2nd August 1874
Above: The original 1874 station at Castletown is constructed of limestone from the local Scarlett Point and is one of several local structures to do so, the most notable being the medieval fortess at the heart of the town, Castle Rushen, a short walk from the station. This rendering shows it complete with canopy and ornamental veranda prior to removal in 1955 and the original layout of windows under the shelter which were amended to become openings as part of the 1994 refurbishment and ladies toilets, the gentleman’s facilities originally being in the portion to the far left which is now home to the Friends Of... volunteers model railway exhibition.
The main intermediate stopping place on the south line, the limestone building here dates from the opening, a similar structure was also supplied for Port Erin, to the same design but of local slate (this was replaced by the current building in 1902). A long passing loop was provided from opening and a timber-built goods shed; the station was upgraded beginning in 1901 when the building had a canopy and ornamental veranda fitted to the frontage, and a new goods shed erected the following year. The latter survives today and the canopy, which had its ornamentation removed in 1955, and was taken down completely in November 1993.
A limestone tank house served by a natural well was also installed at the turn of the century, though this was demolished in 1978 and a replacement erected in 1999 though this is only a temporary structure. The station remained largely unchanged for many years, the first significant addition being the half-height platforms which were installed in 1999 to improve access to the trains as part of a policy of improving this at every station along the line. The goods siding, which had originally extended as far as the end of today’s patrons’ car park was shortened twice, the second time in connection with the 1994 refurbishment when the car park was extended and part of the rear loading platform removed. The frames of No.7 Tynwald were displayed here until September 2012.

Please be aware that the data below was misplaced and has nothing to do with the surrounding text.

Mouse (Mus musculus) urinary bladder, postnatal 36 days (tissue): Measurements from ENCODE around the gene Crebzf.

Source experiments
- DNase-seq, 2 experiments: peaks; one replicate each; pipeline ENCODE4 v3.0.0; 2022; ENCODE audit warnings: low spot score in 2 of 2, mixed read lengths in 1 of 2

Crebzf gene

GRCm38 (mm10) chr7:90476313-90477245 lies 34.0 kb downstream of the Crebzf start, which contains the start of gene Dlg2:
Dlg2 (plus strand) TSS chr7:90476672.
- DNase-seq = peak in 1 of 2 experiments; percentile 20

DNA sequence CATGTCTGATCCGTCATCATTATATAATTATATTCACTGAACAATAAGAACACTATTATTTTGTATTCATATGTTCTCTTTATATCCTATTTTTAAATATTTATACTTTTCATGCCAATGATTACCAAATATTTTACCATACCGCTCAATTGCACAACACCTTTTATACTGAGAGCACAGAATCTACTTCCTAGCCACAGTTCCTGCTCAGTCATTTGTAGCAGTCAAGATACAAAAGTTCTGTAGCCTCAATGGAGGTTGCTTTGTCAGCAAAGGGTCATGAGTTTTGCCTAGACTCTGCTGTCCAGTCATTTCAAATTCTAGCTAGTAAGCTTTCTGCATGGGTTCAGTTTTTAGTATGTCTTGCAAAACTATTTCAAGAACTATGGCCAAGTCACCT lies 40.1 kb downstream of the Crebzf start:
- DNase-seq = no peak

The station building was restored to its original condition and reopened in 1994, although the detailed fascia boards today are not as the building would originally have appeared. At this time the canopy was removed and the waiting room restored, having been used for several years as a permanent way store. From 2009 a dedicated Friends Of... volunteer group has existed for the station, tending to the floral displays each season and adding historical displays, a model railway, replica signage and maintaining the platform furniture among other things. In 2022 their project to install a replica advertisement hoarding reached fruition, in the place of the original which had been removed in 1976. Today the station is the principal passing place for all services since the closure of Ballasalla Station in November 2015.
In common with all other stations, there were no services in 1966 and the site was closed; it then served as the terminus for the 1975 season when short line working between there and Port Erin was experimented with by the Railway Company, this being extended to serve Ballasalla Station in 1976 before a return to full line workings the following year. Since 1965 the station has therefore been open seasonally, again serving as the temporary terminus during I.R.I.S. scheme works in 2002 when the line further north was lifted. Notably it was also open in the usually closed season between December 2012 and January 2013 when trains operated to serve Castle Rushen High School during a bus strike. The office was also open on selected days during the first lockdown for Covid-19 in 2020 to facilitate the sale and top up of bus tickets and Go Cards.
The station has been used in connection with filming on a variety of occasions, notably The Brylcreem Boys in 1999, Five Children & It in 2003 (for which a replica canopy was constructed) and Thomas & The Magic Railroad, a live-action version of the Rev. Wilbur Awdry classic. It was also used to double for Vladivostok for a television adaptation of The Ginger Tree in 1988. Its most recent appearance in the media was for the filming of Great British Railway Journeys with former politician Michael Portillo in the summer of 2021. The Association works closely with the Friends Of... group the station being considered the best preserved on the line. For a time the goods shed was used as a work base for the Association who still assist the local group in a number of ways.
Station Building / Goods Shed / Cattle Dock / Goods Sidings / Advertisement Hoarding / Water Tower
In The Snow
Typical Scene With Waiting Room
A Busy Scene With No.4 Loch
The Waiting Room & Fire
The Goods Shed
No.13 Kissack With The Royal Train
Typical View Of The Station
No.12 Hutchinson Passing Goods Yard
Friends Of... Replica Hoarding
No.4 Loch With The Canopy
The Station In Definitive Terms
No.12 Hutchinson & Train